Below are 5 things I’ve learned about working in groups so far…

Define your vision and ultimate goal. – If you don’t have an understanding of where you want to go, how will you know which road to take? Seems simple, but the vision and ultimate goal is very important when it comes to focusing a group. Be specific. If you work for a t-shirt company, your obvious goal is to sell t-shirts. But there are many different aspects to this activity. Sales goals, revenue goals, business model, type, target audience, etc.

Figure out who’s on your team. – Studies like, Myers Briggs and Strength Finder can definitely educate you about yourself and your team. I scoffed at these “personality exams” at first, but now I see the value. They provide insight where you least expect it. Utilizing this information can help your team work in harmony, because they understand what makes each other tick. Instead of arguing, you begin to see the other person’s point of view.

Align the team around the vision. – This includes clear communication and a chance for feedback from team members. This creates buy-in, as the team now owns the idea. They will work harder for an idea they created, as opposed to an idea they have to support.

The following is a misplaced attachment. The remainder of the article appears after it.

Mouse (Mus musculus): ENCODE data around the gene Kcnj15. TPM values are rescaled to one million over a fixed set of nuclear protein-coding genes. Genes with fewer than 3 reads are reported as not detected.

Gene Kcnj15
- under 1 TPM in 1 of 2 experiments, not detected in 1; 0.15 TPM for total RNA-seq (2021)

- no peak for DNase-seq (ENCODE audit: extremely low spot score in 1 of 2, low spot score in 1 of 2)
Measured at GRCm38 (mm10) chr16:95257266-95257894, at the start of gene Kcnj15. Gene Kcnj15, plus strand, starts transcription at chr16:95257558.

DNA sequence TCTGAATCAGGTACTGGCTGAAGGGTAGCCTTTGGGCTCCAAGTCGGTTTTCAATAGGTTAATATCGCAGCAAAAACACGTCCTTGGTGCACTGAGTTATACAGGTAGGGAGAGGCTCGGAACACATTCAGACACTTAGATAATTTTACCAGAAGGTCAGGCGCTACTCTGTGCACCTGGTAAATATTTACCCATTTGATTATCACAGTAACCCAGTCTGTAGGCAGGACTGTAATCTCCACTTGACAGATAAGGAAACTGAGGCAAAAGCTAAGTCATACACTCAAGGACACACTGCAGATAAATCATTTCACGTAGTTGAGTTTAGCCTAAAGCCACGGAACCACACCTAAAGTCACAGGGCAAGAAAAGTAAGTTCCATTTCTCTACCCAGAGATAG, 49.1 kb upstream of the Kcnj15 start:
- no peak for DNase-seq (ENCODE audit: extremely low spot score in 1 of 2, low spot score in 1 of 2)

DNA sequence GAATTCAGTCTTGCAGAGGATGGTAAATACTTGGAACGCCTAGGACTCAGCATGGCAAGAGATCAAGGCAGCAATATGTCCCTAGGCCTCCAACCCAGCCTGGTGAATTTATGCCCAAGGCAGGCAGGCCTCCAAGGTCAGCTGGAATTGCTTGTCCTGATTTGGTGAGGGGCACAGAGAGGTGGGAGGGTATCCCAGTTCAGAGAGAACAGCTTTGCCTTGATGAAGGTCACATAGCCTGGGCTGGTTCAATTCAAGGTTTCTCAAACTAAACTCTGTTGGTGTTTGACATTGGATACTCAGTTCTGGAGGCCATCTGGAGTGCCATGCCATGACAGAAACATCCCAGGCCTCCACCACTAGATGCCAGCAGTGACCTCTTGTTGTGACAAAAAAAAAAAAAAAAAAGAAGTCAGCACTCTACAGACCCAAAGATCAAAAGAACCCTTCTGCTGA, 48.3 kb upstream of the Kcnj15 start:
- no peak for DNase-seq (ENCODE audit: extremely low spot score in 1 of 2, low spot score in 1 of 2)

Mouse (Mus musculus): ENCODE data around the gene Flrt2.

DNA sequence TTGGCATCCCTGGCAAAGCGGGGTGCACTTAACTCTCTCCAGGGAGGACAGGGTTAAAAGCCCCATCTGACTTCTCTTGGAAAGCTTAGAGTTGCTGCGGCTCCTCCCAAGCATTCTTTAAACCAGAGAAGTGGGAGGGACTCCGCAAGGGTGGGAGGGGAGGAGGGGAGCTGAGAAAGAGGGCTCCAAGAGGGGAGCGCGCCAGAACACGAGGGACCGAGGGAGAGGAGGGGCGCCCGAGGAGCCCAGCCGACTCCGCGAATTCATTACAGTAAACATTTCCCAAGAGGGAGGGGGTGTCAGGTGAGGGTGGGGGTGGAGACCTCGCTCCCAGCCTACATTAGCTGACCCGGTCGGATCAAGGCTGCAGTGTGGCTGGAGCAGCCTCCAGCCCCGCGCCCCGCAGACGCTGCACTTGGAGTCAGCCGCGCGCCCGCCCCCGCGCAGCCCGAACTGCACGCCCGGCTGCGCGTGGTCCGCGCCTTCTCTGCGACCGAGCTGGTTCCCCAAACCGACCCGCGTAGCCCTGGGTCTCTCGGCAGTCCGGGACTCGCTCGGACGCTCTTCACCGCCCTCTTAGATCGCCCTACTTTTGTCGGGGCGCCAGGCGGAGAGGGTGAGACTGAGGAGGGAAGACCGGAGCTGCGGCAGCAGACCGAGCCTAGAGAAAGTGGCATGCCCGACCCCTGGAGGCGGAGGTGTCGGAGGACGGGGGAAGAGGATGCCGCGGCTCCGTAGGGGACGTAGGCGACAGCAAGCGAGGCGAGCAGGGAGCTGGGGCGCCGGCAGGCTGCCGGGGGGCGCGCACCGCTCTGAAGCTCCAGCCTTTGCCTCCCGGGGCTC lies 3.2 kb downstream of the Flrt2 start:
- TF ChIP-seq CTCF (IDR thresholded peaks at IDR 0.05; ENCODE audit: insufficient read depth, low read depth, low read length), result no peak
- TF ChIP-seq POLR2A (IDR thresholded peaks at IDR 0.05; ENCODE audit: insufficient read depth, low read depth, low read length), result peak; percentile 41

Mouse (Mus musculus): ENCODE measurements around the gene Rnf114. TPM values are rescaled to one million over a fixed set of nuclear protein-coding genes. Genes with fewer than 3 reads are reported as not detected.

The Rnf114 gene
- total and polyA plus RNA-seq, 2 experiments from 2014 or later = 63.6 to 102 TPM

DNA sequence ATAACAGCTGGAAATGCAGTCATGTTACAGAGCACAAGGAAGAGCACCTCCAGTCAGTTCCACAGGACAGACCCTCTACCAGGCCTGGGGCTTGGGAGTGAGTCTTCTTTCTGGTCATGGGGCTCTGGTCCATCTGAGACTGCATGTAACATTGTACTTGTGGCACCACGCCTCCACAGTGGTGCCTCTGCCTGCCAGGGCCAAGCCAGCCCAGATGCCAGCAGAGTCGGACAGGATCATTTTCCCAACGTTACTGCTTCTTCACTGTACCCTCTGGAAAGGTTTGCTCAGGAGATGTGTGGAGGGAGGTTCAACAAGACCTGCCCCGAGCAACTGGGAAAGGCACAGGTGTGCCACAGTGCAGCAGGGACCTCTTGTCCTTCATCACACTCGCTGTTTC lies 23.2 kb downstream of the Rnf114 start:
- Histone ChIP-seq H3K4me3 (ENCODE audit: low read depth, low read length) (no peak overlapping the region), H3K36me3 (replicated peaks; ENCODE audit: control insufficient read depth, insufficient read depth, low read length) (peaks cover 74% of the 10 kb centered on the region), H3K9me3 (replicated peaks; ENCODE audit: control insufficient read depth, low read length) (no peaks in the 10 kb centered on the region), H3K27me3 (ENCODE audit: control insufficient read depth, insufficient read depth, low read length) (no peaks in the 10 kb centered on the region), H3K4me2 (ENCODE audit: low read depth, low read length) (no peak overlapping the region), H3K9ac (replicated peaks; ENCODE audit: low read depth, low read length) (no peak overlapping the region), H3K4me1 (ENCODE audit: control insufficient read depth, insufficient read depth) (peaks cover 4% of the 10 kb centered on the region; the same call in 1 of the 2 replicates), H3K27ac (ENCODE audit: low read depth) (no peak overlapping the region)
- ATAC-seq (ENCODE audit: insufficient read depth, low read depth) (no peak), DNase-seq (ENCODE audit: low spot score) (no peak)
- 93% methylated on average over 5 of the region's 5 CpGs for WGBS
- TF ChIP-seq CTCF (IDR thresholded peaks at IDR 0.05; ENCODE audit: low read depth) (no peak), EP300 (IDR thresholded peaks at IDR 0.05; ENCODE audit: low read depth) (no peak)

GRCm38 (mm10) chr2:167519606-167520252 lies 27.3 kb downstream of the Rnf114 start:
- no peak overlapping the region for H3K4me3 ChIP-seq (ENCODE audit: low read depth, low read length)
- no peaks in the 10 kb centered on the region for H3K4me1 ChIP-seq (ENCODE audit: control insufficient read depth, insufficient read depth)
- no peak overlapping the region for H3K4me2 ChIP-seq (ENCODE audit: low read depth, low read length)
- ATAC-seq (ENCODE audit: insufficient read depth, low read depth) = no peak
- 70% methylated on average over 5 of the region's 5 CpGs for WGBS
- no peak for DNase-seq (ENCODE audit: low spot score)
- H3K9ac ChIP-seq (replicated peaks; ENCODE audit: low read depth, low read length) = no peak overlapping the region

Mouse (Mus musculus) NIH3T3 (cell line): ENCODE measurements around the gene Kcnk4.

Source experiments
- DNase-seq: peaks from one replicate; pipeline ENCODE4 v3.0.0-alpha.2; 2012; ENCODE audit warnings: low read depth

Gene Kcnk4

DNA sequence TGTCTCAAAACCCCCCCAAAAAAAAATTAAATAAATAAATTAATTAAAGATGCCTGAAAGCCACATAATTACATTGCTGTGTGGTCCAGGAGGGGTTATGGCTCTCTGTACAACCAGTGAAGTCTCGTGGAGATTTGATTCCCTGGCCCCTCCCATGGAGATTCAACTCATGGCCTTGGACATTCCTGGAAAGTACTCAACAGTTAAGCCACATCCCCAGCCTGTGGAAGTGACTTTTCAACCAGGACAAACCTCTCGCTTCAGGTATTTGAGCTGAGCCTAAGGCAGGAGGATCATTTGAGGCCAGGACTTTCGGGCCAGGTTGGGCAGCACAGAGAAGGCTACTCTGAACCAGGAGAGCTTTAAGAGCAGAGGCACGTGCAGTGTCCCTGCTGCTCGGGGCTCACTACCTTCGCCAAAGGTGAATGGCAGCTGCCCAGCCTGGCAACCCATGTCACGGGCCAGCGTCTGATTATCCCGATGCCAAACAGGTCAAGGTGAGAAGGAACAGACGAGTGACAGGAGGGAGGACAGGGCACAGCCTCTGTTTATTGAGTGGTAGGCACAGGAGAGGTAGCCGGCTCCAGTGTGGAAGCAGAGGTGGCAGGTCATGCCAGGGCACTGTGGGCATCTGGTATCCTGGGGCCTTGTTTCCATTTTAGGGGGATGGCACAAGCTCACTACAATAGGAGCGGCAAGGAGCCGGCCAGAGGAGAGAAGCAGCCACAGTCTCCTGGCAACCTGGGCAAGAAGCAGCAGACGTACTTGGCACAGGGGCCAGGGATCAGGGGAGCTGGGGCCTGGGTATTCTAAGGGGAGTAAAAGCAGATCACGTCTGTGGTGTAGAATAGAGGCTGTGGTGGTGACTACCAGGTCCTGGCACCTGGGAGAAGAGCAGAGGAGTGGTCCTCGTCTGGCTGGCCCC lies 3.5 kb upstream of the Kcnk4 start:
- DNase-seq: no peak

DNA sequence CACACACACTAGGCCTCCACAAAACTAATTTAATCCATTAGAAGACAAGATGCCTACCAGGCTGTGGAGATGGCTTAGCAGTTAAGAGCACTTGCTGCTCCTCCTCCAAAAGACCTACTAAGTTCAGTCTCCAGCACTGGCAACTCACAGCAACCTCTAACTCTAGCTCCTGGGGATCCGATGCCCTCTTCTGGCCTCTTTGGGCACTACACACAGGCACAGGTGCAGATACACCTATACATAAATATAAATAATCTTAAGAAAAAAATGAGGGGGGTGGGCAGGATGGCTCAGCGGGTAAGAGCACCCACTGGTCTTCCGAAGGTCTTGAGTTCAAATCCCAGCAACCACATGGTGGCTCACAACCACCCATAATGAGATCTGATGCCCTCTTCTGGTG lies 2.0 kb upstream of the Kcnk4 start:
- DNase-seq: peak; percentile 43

Put the right people in the right position. – Match team strengths to the task. Don’t just arbitrarily give out assignments. The information gathered about the personality of the team members will be valuable as you navigate task assignments. Studies, like situational leadership, help match leaders style of management with different types of employees. Sometimes you need to micro-manage, sometimes you need to be very hands-off.

Execute. – Implementation, follow-up and a measure of accountability are needed in the execution step. In order to be successful, rolling the final product out for consumption has to be done properly. The follow up ensures you are on track with established goals. By holding your team accountable and allowing them to hold you accountable, you create an atmosphere of trust. Yes, sometimes you have to fire people up or just plain fire them. If you don’t, the team loses confidence in your ability as a leader.